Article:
\begin{aligned} S_{p}^{(k)}(1,m) &= \sum_{i=0}^{p} \sum_{\nu =0}^{p-i} \binom{p}{\nu } \binom{p-\nu +1}{i}E_{\nu }^{(k)}E_{i}m^{p-i} \\ &= \sum_{i=1}^{p-2}\sum _{\nu =0}^{p-i}\binom{p}{\nu } \binom{p-\nu +1}{i}E_{\nu }^{(k)}E_{i}m^{p-i}+ \binom{p+1}{p}E_{p} \\ &\quad{} +\sum_{\nu =0}^{p} \binom{p}{\nu }E_{\nu }^{(k)}m^{p}+\sum _{ \nu =0}^{1}\binom{p}{\nu }E_{\nu }^{(k)} \binom{p-\nu +1}{p-1}E_{p-1}m \\ &= \sum_{i=1}^{p-2}\sum _{\nu =0}^{p-i}\binom{p}{\nu } \binom{p-\nu +1}{i}E_{\nu }^{(k)}E_{i}m^{p-i}+(p+1)E_{p}+ \sum_{\nu =0}^{p} \binom{p}{\nu }E_{\nu }^{(k)}m^{p} \\ &= \sum_{i=1}^{p-2}\sum _{\nu =0}^{p-i}\binom{p}{\nu } \binom{p-\nu +1}{i}E_{\nu }^{(k)}E_{i}m^{p-i}+(p+1)E_{p}+m^{p}E_{p}^{(k)}(1). \end{aligned}
(40)

Therefore we obtain the following theorem.

### Theorem 6

For $$m\in \mathbb{N}$$ with $$m\equiv 1$$ $$(\mathrm{mod}\ 2)$$ and $$p\equiv 1$$ $$(\mathrm{mod}\ 2)$$ with $$p>1$$, we have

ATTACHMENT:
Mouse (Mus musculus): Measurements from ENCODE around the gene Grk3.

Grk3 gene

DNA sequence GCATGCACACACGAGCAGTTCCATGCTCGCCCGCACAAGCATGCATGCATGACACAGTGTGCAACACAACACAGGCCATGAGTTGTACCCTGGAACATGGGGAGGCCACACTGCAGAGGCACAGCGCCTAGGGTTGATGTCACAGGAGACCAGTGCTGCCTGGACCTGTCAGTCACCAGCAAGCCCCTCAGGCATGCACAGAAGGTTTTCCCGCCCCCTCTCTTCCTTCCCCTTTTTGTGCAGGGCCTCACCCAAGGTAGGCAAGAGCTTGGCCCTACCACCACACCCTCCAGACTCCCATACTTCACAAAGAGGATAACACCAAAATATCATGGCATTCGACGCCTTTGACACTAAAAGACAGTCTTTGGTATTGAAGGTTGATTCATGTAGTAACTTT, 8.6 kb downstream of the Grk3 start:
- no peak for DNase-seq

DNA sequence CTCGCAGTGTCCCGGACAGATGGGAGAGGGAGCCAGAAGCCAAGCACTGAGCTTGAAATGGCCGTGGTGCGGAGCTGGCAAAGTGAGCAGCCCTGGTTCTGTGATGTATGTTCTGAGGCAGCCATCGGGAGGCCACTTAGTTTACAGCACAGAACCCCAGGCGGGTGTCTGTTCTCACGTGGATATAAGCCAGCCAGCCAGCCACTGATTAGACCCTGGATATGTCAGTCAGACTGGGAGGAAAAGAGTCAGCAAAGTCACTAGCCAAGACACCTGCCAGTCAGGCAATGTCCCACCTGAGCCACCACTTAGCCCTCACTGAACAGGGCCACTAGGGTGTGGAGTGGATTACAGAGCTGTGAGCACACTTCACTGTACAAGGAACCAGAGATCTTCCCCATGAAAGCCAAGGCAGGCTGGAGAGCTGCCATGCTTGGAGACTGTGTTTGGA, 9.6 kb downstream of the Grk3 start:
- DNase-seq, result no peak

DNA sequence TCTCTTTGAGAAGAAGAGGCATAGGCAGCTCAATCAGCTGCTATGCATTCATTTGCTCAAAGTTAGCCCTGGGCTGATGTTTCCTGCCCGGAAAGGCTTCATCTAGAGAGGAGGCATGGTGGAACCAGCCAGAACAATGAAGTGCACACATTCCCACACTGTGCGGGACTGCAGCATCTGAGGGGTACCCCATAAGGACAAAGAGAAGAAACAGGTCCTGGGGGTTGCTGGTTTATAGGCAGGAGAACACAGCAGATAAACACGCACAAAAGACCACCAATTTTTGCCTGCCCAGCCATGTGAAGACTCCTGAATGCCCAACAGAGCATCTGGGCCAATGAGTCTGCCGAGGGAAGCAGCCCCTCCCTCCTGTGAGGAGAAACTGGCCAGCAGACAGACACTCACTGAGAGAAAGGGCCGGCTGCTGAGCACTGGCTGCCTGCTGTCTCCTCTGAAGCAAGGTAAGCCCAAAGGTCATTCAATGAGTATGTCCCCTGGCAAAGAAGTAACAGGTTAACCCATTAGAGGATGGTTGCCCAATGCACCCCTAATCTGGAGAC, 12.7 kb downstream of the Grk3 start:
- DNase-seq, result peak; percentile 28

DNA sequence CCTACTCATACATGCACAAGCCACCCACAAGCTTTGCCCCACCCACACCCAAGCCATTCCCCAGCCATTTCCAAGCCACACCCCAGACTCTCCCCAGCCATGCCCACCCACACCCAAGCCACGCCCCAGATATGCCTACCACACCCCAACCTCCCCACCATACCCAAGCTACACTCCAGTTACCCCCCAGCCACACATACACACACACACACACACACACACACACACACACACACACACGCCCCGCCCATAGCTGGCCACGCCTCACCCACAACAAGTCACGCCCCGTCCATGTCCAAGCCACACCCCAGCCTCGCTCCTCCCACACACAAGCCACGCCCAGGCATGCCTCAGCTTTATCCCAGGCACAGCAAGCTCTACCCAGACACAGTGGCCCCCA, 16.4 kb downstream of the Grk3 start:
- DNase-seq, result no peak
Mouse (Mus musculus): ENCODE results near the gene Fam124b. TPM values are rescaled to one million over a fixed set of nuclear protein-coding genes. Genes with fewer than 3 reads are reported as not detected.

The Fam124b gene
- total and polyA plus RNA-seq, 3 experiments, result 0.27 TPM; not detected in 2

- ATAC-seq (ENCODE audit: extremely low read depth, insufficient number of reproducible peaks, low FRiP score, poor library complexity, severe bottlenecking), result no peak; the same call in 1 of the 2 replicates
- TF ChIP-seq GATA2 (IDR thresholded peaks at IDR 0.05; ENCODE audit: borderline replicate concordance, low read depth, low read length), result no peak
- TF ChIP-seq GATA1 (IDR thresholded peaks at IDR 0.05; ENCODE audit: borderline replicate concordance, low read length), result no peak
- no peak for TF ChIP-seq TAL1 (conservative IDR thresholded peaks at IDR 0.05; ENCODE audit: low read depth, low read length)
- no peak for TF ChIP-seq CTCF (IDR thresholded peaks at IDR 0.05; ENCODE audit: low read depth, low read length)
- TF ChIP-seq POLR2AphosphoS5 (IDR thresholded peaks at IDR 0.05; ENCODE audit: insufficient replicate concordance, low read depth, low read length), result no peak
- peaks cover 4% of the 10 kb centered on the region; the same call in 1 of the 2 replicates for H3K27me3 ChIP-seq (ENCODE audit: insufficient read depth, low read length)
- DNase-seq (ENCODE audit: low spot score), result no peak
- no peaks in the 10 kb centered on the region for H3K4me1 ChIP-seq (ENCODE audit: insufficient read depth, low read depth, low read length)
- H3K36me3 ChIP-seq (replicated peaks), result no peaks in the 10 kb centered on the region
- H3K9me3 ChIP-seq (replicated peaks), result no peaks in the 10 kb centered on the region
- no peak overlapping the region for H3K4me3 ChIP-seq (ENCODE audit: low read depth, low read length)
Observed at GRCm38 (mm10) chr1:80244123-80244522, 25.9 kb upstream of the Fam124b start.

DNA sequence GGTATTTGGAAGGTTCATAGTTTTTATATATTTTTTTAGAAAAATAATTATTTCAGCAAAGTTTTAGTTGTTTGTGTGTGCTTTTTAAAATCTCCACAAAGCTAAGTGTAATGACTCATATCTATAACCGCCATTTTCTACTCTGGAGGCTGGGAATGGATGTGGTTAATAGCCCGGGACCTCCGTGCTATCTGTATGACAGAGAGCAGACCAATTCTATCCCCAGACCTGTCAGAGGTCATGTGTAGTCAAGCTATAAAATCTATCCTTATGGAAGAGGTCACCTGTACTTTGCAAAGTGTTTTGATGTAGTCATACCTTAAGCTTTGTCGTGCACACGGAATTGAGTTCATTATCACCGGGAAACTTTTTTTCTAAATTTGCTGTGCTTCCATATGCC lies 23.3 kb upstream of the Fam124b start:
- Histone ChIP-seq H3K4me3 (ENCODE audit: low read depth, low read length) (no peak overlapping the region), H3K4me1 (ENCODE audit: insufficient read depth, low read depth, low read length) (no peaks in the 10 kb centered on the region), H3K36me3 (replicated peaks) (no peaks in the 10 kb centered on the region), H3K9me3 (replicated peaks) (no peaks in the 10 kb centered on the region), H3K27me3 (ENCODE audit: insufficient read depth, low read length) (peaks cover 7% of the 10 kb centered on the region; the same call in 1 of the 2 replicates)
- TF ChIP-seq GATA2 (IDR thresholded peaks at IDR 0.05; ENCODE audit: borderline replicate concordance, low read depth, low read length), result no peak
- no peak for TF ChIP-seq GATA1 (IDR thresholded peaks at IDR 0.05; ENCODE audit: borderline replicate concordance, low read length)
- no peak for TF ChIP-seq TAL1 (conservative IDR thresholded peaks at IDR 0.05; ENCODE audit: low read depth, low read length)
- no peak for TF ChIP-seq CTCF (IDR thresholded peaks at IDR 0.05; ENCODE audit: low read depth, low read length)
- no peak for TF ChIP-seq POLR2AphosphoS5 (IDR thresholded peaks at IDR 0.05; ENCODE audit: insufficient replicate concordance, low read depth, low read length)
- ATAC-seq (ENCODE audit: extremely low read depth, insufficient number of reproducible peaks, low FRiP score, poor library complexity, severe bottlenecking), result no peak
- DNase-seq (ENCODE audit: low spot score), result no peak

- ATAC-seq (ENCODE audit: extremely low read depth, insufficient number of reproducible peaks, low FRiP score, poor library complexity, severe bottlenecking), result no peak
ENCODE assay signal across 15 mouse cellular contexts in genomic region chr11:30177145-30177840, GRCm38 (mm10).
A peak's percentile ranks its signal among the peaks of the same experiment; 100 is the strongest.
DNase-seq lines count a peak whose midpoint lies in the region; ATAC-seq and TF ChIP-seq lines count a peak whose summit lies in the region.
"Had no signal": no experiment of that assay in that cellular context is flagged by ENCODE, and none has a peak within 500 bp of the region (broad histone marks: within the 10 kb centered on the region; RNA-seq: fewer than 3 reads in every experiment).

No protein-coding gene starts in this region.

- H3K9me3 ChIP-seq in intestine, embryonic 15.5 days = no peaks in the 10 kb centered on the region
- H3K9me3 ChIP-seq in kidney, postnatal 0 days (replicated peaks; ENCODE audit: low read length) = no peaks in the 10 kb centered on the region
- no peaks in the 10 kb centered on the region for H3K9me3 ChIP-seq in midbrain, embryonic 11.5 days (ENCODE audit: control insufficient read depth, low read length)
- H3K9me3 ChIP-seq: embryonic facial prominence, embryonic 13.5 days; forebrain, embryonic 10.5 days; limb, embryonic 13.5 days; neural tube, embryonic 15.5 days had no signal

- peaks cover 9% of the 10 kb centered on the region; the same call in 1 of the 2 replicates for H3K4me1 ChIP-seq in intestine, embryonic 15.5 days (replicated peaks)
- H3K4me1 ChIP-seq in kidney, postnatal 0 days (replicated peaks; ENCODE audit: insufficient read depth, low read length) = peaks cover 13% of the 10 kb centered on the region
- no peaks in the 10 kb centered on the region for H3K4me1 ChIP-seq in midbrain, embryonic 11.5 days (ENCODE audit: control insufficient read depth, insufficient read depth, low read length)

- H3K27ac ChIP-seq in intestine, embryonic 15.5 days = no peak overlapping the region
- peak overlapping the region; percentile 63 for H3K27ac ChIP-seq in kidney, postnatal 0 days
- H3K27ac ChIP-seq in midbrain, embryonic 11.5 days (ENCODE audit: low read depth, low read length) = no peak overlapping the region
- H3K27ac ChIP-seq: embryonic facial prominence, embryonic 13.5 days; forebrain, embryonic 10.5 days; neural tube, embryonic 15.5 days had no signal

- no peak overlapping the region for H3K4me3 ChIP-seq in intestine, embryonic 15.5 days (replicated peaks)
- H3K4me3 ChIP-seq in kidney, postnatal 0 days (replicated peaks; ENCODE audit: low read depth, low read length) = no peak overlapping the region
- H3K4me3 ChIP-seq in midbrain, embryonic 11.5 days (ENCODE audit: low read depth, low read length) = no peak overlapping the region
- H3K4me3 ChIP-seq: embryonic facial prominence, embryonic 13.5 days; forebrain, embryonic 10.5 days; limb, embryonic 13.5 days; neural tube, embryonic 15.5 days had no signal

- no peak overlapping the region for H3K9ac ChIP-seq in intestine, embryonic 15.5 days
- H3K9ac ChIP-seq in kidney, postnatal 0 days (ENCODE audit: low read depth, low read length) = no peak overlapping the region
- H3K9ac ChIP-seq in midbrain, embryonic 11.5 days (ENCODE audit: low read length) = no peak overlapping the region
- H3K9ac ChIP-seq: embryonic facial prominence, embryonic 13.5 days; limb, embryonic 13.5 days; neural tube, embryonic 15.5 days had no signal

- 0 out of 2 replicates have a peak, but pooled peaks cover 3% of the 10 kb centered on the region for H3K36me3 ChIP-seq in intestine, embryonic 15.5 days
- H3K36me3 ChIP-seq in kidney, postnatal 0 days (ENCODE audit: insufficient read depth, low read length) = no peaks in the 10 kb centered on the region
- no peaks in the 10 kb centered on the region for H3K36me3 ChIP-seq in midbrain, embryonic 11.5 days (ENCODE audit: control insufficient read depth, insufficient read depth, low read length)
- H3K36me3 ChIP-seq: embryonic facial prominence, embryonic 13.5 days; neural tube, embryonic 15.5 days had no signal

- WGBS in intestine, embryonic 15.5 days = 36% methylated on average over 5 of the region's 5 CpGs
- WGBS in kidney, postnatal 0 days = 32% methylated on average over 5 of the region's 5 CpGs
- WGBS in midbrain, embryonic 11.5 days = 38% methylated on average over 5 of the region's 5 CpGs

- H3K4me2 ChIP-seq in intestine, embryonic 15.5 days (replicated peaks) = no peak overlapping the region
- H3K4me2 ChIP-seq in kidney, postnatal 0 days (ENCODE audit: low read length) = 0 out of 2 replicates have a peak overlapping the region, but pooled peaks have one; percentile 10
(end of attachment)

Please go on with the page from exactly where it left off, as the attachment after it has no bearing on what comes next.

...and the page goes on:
$$S_{p}^{(k)}(1,m)=\sum_{i=1}^{p-2} \sum_{\nu =0}^{p-i}\binom{p}{\nu } \binom{p-\nu +1}{i}E_{\nu }^{(k)}E_{i}m^{p-i}+(p+1)E_{p}+m^{p}E_{p}^{(k)}(1).$$

In other words, we have

\begin{aligned} &m^{p}T_{p}^{(k)}(1,m) \\ &\quad = \sum_{i=1}^{p-2}\sum _{\nu =0}^{p-i}\binom{p}{\nu } \binom{p-\nu +1}{i}E_{\nu }^{(k)}E_{i}m^{p-i}+(p+1)E_{p}+m^{p}E_{p}^{(k)}(1) \\ &\qquad {}+2 \sum_{\nu =0}^{p}\binom{p}{\nu }E_{\nu }^{(k)}E_{p+1-\nu }m^{\nu -1}. \end{aligned}
(41)

We observe that

\begin{aligned} \sum_{\nu =0}^{p}\binom{p-\nu +1}{s} \binom{p}{\nu }E_{\nu }^{(k)} &= \sum _{\nu =0}^{p-s+1}\binom{p-\nu +1}{s}\binom{p}{\nu }E_{\nu }^{(k)} \\ &= \sum_{\nu =0}^{p-s}\binom{p-\nu +1}{s} \binom{p}{\nu }E_{\nu }^{(k)}+ \binom{p}{s-1}E_{p-s+1}^{(k)}. \end{aligned}
(42)

From (42) and Lemma 1 we have

\begin{aligned} &\sum_{\nu =0}^{p-s}\binom{p-\nu +1}{s} \binom{p}{\nu }E_{\nu }^{(k)} \\ &\quad =\sum_{\nu =0}^{p}\binom{p-\nu +1}{s} \binom{p}{\nu }E_{\nu }^{(k)}- \binom{p}{s-1}E_{p-s+1}^{(k)} \\ &\quad =\binom{p}{s}E_{p-s}^{(k)}(1)+ \binom{p}{s-1}E_{p-s+1}^{(k)}(1)- \binom{p}{s-1}E_{p-s+1}^{(k)}. \end{aligned}